eDiscovery Daily Blog

Can You Figure Out How I Wrote this Blog Post? – eDiscovery Trends

I have to be honest, this blog post contains quite a bit of content from one of the early posts from this blog.  However, there is something different about this version of the content – it looks a bit unusual.  Can you figure out how I wrote it?  See if you can figure it out before you get to the bottom.  I promise I haven’t lost my mind.

Types of exceptions file

It’s important to note that efforts to quote fix quote these files will often change the files parentheses and the meta data associated with them parentheses, so it’s important to establish with opposing counsel what measures to address the exceptions are acceptable. Some files may not be recoverable and you need to agree up front how far to go to attempt to recover them.

  • Corrupted files colon files can become corrupted 4 a variety of reasons, from application failures 2 system crashes to computer viruses. I recently had a case where 40 percent of the collection what’s contained in to corrupt Outlook PST file dash fortunately, we were able to repair those files and recover the messages. If you have read Lee accessible backups of the files, try to restore them from backup. If not, you will need to try using a repair utility. Outlook comes with a utility called scan PST. Exe that scans and repairs PST and OST file, and there are utilities parenthesis including freeware utilities parenthesis available via the web foremost file types. If all else fails, you can hire a-data recovery expert, but that can get very expensive.
  • Password protected files colon most collections usually contain at least some password protected files. Files can require a password to enable them to be edited, or even just to view them. As the most popular publication format, PDF files are often password protected from editing, but they can still be feud 2 support review parenthesis though some search engines May fail to index them parenthesis. If a file is password protected, you can try to obtain the password from the custodian providing the file dash if the custodian is unavailable or unable to remember the password, you can try a password cracking application, which will run through a series of character combinations to attempt to find the password. Be patient, it takes time, and doesn’t always succeed.
  • Unsupported file types corn in most collections, there are some unusual file types that art supported by the review application, such as file for legacy or specialized applications parenthesis E. G. AutoCAD for engineering drawing parenthesis. You may not even initially no what type of files they are semi colon if not, you can find out based on file extension by looking the file extension up in file ext. If your review application can’t read the file, it also can’t index the files for searching or display them 4 review. If those file maybe responses 2 discovery requests, review them with the natives application to determine they’re relevancy.
  • No dash text file colon files with no searchable text aren’t really exceptions dash they have to be accounted for, but they won’t be retrieved in searches, so it’s important to make sure they don’t quote slip through the cracks unquote. It’s common to perform optical character recognition parenthesis Boosie are parenthesis on Tiff files and image only PDF files, because they are common document 4 minutes. Other types of no text files, such as pictures in JTAG or PNG format, are usually not oser, unless there is an expectation that they will have significant text.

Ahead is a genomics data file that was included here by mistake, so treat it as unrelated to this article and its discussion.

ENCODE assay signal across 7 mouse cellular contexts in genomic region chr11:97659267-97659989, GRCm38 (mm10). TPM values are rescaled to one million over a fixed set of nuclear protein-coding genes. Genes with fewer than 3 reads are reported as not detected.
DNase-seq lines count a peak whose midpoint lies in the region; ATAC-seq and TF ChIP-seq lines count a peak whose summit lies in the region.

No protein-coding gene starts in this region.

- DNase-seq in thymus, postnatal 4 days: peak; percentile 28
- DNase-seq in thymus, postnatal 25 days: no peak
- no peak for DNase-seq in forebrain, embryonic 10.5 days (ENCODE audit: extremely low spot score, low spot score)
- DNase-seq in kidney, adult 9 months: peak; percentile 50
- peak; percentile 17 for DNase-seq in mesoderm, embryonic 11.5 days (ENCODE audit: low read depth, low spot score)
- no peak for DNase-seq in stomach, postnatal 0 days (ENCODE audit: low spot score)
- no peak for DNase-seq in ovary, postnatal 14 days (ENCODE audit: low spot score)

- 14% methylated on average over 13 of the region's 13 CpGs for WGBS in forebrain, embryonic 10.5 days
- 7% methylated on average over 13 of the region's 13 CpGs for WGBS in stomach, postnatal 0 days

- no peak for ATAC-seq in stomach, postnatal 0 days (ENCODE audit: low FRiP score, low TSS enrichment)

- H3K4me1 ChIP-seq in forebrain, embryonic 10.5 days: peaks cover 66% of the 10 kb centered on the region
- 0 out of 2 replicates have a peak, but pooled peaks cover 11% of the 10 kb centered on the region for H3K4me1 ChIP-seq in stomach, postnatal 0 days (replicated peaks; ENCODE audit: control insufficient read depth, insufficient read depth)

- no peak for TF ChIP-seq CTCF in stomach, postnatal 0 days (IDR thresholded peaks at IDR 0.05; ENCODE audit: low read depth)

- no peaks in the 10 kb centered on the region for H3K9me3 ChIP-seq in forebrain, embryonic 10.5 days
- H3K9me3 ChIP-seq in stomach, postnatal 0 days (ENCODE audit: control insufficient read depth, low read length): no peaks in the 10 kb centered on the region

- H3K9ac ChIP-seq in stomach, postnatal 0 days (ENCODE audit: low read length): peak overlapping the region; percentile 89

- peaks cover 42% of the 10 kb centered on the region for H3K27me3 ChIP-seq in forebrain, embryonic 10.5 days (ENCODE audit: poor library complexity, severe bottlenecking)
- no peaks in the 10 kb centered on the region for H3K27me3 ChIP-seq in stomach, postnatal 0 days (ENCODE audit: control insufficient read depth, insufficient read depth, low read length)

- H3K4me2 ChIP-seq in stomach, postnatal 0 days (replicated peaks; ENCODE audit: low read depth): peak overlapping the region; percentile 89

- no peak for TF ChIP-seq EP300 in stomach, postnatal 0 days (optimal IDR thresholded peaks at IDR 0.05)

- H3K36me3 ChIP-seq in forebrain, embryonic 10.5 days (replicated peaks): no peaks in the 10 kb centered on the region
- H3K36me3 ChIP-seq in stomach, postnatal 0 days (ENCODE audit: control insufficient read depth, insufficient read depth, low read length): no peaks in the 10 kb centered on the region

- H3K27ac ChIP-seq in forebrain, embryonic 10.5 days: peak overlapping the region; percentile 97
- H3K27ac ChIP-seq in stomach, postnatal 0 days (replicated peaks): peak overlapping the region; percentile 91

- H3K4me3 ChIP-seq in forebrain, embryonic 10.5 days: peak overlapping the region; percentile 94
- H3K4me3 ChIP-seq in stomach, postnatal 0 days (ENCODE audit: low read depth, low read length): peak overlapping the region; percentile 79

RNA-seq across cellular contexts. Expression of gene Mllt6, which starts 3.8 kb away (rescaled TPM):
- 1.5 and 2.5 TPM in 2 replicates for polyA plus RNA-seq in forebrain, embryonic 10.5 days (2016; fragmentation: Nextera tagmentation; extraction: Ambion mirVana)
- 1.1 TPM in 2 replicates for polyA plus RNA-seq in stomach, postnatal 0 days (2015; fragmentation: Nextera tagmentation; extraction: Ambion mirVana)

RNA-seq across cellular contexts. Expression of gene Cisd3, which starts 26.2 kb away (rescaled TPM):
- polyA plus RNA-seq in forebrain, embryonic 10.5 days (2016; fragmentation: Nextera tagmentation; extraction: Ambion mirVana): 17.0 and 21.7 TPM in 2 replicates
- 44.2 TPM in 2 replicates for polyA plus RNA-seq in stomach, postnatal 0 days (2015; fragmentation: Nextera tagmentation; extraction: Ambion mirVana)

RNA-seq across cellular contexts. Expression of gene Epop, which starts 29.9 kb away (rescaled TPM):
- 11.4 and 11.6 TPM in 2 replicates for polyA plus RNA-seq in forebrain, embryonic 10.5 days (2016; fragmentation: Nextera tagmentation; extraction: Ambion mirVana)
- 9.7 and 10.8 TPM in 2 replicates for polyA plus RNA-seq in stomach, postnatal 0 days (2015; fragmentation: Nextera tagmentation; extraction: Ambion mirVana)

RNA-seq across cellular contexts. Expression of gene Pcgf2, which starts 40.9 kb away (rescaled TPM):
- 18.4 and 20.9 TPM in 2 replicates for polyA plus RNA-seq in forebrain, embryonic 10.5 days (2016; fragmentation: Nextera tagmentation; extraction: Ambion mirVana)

Did you figure it out?  I “dictated” the above content using speech-to-text on my phone, a Samsung Galaxy 3.  I duplicated the formatting from the earlier post, but left the text the way that the phone “heard” it.  Some of the choices it made were interesting: it understands “period” and “comma” as punctuation, but not “colon”, “quote” or “parenthesis”.  Words like “viewed” became “feud”, “readily” became “read Lee” and “OCR” became “Boosie are”.  It also often either dropped or added an “s” to words that I spoke.

These days, more ESI is discoverable from sources that are non-formalized, including texts and “tweets”.  Acronyms and abbreviations (and frequent misspelling of words) is common in these data sources (whether typed or through bad dictation), which makes searching them for responsive information very challenging.  You need to get creative when searching these sources and use mechanisms such as conceptual clustering to group similar documents together, as well as stemming and fuzzy searching to find variations and misspellings of words.

Want to see the original version of the post?  Here it is.

So, what do you think?  How do you handle informal communications, like texts and “tweets”, in your searching of ESI?   Please share any comments you might have or if you’d like to know more about a particular topic.

Disclaimer: The views represented herein are exclusively the views of the author, and do not necessarily represent the views held by CloudNine Discovery. eDiscoveryDaily is made available by CloudNine Discovery solely for educational purposes to provide general information about general eDiscovery principles and not to provide specific legal advice applicable to any particular circumstance. eDiscoveryDaily should not be used as a substitute for competent legal advice from a lawyer you have retained and who has agreed to represent you.